Military drills show Erdogan’s stance before Kurdish independence vote

Turkish President Recep Tayyip Erdogan waves before departing from Ataturk airport in Istanbul. (Reuters)
Updated 19 September 2017

Military drills show Erdogan’s stance before Kurdish independence vote

ANKARA: In a strategic move just a week before a planned independence referendum in the Kurdistan Region of Iraq, the Turkish Army announced major military exercises on Monday on the Turkey-Iraq border.
The army said the exercises in the southeastern provinces of Silopi and Habur, across the Syrian frontier controlled by the Kurdish PYD militia, were part of Turkey’s anti-terror operations.
With the Kurdish referendum scheduled for Sept. 25, the location of the military exercises near Habur border gate is significant. It is the main door for cross-border trade from Turkey to the Kurdistan Region and Iraq. Turkey is also a key buyer of oil and natural gas from the Kurdistan Region.
Experts say the military exercises are not a coincidence, but are intended to show Ankara’s determination to emphasize its stance to the global community as the UN General Assembly convenes in New York.
The US is also opposed to the referendum because it could be a distraction from counter-terrorism efforts against Daesh.
Ankara views the vote as “a grave mistake,” and is concerned that it could fuel separatism in Turkey.
“We don’t want to impose sanctions. But if we arrive at that point, there are steps that have been already planned that Turkey can take,” Turkish Prime Minister Binali Yildirim said last week, underlining that Ankara wanted the referendum canceled, not merely postponed.
At a meeting on Monday with members of NGOs and opinion leaders in the southeastern province of Sanliurfa, Yildirim again warned that Turkey would not hesitate in taking necessary measures to ensure its security against a “fait accompli” on its southern borders.
“Those who are dreaming of an artificial state in Syria and Iraq should be well aware that we will react immediately against any attempt that threatens our national security from inside and outside the country,” he said.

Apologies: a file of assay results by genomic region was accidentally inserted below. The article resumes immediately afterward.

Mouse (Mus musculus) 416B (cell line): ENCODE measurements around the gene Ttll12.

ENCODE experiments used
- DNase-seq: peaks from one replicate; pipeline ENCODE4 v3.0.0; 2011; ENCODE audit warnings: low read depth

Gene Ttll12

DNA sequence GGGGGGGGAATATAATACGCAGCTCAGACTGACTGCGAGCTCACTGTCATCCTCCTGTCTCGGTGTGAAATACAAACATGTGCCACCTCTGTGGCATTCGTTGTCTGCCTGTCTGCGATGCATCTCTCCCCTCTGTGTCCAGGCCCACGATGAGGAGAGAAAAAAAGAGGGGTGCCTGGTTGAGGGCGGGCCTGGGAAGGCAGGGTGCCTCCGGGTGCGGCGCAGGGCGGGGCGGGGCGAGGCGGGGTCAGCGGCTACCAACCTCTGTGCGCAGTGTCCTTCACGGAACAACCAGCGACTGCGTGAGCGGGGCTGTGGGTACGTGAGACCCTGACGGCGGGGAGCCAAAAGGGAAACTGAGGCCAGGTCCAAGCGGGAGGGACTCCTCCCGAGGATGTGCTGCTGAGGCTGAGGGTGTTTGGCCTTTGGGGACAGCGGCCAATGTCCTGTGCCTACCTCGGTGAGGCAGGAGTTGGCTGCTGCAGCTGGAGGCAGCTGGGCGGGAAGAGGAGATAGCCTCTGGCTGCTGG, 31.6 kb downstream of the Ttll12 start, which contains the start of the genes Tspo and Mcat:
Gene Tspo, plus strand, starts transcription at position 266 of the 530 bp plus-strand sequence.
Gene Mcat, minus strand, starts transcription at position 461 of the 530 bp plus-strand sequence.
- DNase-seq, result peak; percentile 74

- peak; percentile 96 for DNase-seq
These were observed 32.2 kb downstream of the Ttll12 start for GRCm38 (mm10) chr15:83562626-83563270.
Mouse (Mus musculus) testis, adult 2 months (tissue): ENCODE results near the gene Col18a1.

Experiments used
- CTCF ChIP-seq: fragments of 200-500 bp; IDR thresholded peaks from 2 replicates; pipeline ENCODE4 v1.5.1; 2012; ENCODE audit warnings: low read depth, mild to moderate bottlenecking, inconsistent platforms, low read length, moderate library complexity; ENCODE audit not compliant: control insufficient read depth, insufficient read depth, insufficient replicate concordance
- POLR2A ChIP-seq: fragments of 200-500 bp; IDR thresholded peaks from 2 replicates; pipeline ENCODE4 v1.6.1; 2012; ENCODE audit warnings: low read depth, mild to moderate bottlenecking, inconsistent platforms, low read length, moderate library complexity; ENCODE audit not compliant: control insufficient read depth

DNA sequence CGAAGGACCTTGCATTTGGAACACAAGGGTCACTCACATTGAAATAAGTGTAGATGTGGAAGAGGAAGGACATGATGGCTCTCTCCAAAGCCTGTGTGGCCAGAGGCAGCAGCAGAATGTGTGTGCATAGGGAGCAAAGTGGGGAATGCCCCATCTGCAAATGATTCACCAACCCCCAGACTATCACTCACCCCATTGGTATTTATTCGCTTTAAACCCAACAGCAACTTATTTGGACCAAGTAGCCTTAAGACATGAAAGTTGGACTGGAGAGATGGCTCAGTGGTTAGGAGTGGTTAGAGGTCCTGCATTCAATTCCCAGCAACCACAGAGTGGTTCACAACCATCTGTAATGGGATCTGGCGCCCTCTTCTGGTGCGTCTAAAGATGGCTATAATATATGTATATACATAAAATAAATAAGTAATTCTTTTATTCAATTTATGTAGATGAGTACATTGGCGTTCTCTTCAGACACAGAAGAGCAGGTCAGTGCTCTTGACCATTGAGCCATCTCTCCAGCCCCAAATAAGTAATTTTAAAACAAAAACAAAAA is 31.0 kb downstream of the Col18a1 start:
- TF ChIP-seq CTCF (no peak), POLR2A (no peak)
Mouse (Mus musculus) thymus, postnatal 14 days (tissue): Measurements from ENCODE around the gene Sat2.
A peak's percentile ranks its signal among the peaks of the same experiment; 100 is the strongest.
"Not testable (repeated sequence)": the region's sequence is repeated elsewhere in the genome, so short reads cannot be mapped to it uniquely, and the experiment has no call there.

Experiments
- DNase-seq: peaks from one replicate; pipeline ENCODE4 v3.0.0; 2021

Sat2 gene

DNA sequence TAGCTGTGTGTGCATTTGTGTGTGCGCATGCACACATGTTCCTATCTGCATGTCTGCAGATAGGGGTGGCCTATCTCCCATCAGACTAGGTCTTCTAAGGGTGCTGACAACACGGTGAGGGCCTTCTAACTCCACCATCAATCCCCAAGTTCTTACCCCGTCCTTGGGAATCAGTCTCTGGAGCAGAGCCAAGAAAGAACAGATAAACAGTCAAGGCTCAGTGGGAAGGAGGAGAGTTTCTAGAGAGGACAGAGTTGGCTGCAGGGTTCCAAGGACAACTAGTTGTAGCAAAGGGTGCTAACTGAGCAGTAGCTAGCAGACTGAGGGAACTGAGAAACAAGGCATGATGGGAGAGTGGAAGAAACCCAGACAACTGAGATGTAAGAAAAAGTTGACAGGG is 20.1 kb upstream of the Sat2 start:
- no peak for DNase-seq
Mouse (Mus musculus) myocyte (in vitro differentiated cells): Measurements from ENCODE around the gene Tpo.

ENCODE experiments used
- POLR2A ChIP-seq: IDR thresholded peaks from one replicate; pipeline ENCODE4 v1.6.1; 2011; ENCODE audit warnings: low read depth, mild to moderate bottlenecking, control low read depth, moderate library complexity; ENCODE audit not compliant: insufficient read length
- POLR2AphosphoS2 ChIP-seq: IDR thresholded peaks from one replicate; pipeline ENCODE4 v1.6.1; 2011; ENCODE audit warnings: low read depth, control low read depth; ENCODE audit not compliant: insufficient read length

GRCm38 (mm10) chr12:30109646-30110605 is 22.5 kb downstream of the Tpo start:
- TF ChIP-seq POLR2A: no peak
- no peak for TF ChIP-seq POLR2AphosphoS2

Ankara is expected to announce its “decisive stance” on the issue on Friday after a meeting of the National Security Council, attended by senior military and civilian officials under the leadership of President Recep Tayyip Erdogan.
Barin Kayaoglu, an assistant professor of world history at the American University of Iraq, Sulaimani, told Arab News: “We have seen Turkey toughening its rhetoric against the independence referendum in the past few weeks.
“The military exercise that started today, literally across the spot where Turkey’s borders with Syria and Iraq intersect, is a clear signal to the Kurdistan Regional Government that it has to back off.”
Under international law, Kayaoglu said, it would not be easy for Turkey to intervene unilaterally should the referendum happen. “If Ankara could coordinate with the US, Iran and other influential regional and international powers, these concerted efforts could convince KRG President Masoud Barzani to postpone the referendum,” he said.
Emrah Kekilli, an expert on Turkey-Iraq relations from SETA, a think tank in Ankara, said a referendum and subsequent independence would bring serious risks not only to the Kurdistan Region, but also for all of Iraq and the region.
“At this point, Turkey prioritizes its own national security and takes precautions against possible threats. But today’s military exercise on the border should not be considered blackmail. Rather, Ankara prefers to resolve this issue through diplomatic channels with regional actors and at international platforms.”
Kekilli said a declaration of independence in the Kurdistan Region would deal a blow to counter-terrorism efforts in the region, as the subsequent crisis would assist terror groups such as Daesh, the PKK and the PYD.
“The establishment of a Kurdish state would threaten Turkey’s national and border security because it would create greater instability in the region with the presence of the PYD in northern Syria,” he said, and such a process would be unmanageable even by Barzani.
Turkey also dispatched military forces, armored vehicles and military construction vehicles on Monday to Reyhanli district on its southern border with Syria.


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